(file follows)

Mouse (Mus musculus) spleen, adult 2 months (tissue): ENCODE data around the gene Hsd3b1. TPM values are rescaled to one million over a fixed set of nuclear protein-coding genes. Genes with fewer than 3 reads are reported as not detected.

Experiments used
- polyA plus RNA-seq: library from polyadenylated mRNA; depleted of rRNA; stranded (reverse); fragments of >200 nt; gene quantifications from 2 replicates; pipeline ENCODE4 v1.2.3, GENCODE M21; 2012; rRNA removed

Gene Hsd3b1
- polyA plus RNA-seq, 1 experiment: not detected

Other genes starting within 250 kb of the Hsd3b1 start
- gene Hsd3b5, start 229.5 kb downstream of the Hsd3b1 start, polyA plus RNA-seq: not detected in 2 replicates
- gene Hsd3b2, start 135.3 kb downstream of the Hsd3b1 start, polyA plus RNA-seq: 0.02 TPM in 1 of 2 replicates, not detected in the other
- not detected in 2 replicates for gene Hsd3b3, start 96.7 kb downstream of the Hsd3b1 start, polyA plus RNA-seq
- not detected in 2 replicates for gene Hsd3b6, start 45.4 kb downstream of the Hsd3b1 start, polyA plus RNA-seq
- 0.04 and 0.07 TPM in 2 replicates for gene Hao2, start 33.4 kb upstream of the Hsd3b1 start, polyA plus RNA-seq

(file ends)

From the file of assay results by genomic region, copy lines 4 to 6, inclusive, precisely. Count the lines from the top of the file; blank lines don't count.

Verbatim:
Gene Hsd3b1
- polyA plus RNA-seq, 1 experiment: not detected

Other genes starting within 250 kb of the Hsd3b1 start